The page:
She herself had a pair of huskies, an old pick-up truck, and a cat she'd moved, if I remember correctly, all the way from Northern New York.
Her next-door neighbor had a handful of Great Danes, huge spooky creatures that stood at the common fence and barked like earthquakes whenever anything moved in C's yard.
I visited shortly after the horrible day when C's cat, neatly running along the top of the fence, slipped and fell and was eaten alive by the Great Danes right in front of C's eyes.
The neighbor said things were not good.
"What's up?" C inquired, I imagine not particularly interested.
"It's the damn dogs. They won't go outside and they started crapping in the house."
His neighbor has two enormous hairy dogs that go nuts whenever someone ventures into Big A's back yard.
I told him the story about C and the Great Danes, and we laughed, but Big A is a man of action. He got himself an ultrasonic dog-training whistle.
The first time he used it, tuning it according to the directions, the dogs barked, tilted their heads sideways, and then stopped barking. The second time, they took a look at him and then hauled ass to the other side of their house.
A few days later, Big A ran into the neighbor. He likes the neighbor, despite her unneighborly dogs. She looked tired.
He asked how she was, and she said she was worried. Her dogs had been up all night, crapping in the house.
For every genuinely cheerful Christmas song, there are thirteen gruesome dirges that –– for some of us –– tend to get stuck on the internal jukebox.
For instance, I love me some "Santa Baby," especially the Eartha Kitt version, but then there's The Pogue's "Fairytale of New York."
Both songs embrace the material feel-goods of the season, but with such different moods.
The other dozen miserables? Challenge accepted: The Chieftans and Elvis Costello's The St. Stephen's Day Murders, which sounds cheerful until you listen to the actual words. Shelby Lynne's Xmas nails the dark side of the material feel-goods of the season.
Then there's Hayes Carll's Grateful for Christmas (dare you not to get choked up over your egg nog on that one) and Robert Earl Keene's fantastic Merry Christmas from the Family, which is painfully funny with the sad.
I vote that the most suicidal Christmas song of all time is anyone's version of I'll Be Home for Christmas. (Because they won't. Of course they won't. Everyone's heart is going to break for Christmas. Jeesh.)
Second runner-up in the depression sweepstakes? Of course, John Lennon and Yoko Ono's Happy X-Mas (The War Is Over). Yeah, let's hope it's a good one.
Add in the tunes that are just so irritating: even the youthful Jackson 5's version of I Saw Mommy Kissing Santa Claus makes me claw at my ears. So does the spiteful Gramma Got Run Over By a Reindeer by Patsy and Elmo and Spike Jones' All I Want for Christmas is My Two Front Teeth. The best way to chase me out of Home Depot? Play these songs.
I cannot be the only person who finds Wham!'s Last Christmas more than a little soul-killing. And while I am not hating on the King, seriously, who can listen to Blue Christmas without chiming in a broader, more sarcastic verson? Likewise, Brenda Lee's wonderful gappy voice just grates on me on Rocking Around the Christmas Tree.
Okay, uncle. I can't listen to any more.
I close with a few seasonable choices that make me happy to deck the halls and bake cookies.
And the best song for the season...<she belts out: And given the choice between the two of you, I'd take the seasick crocodile.>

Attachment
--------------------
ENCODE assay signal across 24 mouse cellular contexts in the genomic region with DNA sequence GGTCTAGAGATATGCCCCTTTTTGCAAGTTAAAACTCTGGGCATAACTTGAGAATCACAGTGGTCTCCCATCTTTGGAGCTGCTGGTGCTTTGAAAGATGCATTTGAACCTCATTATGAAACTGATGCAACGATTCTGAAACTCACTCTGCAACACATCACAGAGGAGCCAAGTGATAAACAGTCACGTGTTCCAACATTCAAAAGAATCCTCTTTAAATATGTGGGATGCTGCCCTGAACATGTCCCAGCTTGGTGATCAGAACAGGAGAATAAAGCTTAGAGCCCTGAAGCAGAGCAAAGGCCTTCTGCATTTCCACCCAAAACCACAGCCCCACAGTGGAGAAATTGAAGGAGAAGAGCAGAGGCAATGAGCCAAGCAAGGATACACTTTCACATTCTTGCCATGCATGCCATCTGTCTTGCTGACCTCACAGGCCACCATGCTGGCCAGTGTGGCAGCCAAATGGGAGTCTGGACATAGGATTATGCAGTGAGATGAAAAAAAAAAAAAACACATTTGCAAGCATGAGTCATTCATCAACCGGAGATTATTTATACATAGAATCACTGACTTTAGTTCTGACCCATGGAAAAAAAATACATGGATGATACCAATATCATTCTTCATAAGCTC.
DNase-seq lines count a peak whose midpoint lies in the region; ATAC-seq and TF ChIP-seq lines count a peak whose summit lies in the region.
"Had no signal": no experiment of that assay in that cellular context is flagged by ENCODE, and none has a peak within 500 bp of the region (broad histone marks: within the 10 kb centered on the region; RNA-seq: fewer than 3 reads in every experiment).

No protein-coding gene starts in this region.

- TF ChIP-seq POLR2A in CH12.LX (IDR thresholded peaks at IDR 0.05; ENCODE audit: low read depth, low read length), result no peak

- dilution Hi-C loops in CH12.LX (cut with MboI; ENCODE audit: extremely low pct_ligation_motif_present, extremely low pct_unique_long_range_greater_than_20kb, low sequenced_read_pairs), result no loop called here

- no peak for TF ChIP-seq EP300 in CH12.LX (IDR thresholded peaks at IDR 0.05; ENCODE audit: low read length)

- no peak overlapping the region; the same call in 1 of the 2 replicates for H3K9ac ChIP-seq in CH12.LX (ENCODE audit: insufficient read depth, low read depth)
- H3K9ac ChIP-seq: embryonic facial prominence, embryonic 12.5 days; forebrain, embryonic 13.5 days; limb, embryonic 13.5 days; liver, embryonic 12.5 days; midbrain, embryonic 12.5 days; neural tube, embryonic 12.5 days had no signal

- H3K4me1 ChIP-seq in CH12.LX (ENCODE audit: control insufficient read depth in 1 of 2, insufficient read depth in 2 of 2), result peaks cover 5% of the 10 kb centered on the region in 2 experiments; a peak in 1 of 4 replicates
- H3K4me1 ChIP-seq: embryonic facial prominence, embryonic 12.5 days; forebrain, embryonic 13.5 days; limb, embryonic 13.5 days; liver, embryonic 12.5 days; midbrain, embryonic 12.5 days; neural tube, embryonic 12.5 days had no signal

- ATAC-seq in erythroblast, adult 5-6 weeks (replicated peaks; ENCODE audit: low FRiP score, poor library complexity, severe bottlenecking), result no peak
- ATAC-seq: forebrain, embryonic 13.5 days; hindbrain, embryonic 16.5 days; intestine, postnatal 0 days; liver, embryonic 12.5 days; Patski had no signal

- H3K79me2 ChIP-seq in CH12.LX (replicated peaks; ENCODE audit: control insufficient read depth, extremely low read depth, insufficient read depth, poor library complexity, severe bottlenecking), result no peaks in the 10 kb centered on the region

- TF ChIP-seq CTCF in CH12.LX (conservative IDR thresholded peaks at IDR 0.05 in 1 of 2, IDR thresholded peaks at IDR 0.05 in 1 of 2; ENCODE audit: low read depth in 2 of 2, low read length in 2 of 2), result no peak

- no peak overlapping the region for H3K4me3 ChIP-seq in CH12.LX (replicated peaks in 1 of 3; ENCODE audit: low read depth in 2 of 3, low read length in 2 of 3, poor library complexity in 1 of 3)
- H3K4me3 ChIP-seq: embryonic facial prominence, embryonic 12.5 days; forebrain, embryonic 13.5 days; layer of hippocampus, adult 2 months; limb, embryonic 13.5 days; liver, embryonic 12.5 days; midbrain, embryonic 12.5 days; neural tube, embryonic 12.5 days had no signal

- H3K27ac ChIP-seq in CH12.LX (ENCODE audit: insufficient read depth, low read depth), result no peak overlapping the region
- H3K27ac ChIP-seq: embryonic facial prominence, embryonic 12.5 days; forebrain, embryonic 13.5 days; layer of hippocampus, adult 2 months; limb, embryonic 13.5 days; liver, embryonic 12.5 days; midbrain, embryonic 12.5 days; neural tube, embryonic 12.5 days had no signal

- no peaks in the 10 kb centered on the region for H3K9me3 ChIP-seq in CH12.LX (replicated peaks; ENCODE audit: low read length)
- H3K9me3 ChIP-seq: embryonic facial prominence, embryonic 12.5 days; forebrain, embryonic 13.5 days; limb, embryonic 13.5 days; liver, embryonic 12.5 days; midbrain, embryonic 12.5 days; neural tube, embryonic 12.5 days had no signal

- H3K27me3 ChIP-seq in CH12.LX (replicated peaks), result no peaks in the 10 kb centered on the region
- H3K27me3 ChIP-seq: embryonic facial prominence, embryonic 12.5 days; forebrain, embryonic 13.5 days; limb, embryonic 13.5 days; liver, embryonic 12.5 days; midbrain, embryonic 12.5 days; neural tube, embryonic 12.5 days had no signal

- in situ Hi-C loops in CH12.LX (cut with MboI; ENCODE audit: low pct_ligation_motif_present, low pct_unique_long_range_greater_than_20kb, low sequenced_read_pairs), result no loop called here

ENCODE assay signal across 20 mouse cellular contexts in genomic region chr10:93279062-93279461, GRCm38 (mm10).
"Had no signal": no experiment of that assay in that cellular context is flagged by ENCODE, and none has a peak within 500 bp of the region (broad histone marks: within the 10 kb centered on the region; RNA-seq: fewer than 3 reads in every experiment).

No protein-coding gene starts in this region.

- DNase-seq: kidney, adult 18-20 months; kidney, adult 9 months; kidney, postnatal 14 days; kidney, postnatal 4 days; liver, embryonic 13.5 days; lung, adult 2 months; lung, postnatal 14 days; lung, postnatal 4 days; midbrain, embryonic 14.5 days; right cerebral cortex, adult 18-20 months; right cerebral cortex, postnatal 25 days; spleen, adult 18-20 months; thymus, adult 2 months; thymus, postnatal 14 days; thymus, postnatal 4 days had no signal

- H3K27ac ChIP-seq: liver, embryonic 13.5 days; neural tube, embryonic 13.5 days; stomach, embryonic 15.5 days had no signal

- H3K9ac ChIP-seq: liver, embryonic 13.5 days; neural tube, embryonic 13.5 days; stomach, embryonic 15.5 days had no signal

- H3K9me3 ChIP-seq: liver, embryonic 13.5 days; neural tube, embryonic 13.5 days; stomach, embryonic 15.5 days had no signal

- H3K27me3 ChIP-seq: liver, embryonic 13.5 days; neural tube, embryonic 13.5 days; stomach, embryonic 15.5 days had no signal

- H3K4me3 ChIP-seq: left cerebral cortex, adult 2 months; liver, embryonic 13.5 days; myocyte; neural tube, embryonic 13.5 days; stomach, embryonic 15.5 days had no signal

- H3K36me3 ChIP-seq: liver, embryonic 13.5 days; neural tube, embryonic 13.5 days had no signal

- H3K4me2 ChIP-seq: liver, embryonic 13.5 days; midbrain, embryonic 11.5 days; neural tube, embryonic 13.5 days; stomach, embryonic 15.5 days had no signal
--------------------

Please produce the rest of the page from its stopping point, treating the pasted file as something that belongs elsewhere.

The Would-Be Farm: Vroom Vroom.
Imagine sitting in the tiered seat of a dark movie theater late at night. You are among a group of outgoing, cheerful, and odd strangers. It's a scene. Then begins a not-quite-chaotic game of call-and-response that seems a little like magic.
People in the theatre make a suggestion or ask a question, and the movie provides an answer.
"What's your favorite Ivy League?" the crowd hollers in unison and up pops the Columbia Pictures icon.
It's a giddy, cheerful experience that blurrs the line between watching a performance and becoming the performance.
We have no particular audience cheering us on at the Would-Be Farm, and heaven knows our meals are both low-drama and Meatloaf-free, still, this tangent eventually leads to the Would-Be Farm...
Mr. Linton and I ventured North for Thanksgiving. We deep-fried a turkey, played in the snow, made pie, and visited folks we care about.
And while we were up there, we fired up the chainsaw and did some more upkeep on the elderly apple orchards that came with the Farm. It's a long process, as these trees were left to run wild for decades. When we first found them, the trees were scraggly and snarled and over-crowded.
Three years later, they are slightly less so, but –– evidently –– the Would-Be Farm will always call for some level of lumberjack work.
The process goes like this: I'll select a branch or a whole tree that needs to go. If I can use the loppers, I'll nip the bit off, but the big stuff I leave for Jeff and the chainsaw.
Unless my skill as a sawhorse is required, I generally watch Jeff work from a short distance away and wring my hands.
It's not an irrational fear of power-tools. I once saw the result of a chainsaw rearing back and catching someone in the leg. Yurp. Anyhow, each time he leans over the chainsaw to yank on the pull-cord, the phrase "Transvestites, start your engines," drifts idly across my mind. I rarely say it aloud, but it's a bit of comfort for a worrier.
We dodged disaster again this trip, and left giant piles of brush for the wildlife to enjoy over the winter. Some of the logs we made last year got hauled back to basecamp, and I only wish there were a scratch-and-sniff option on the internet to share the scent of that apple-wood as it burns in the campfire.
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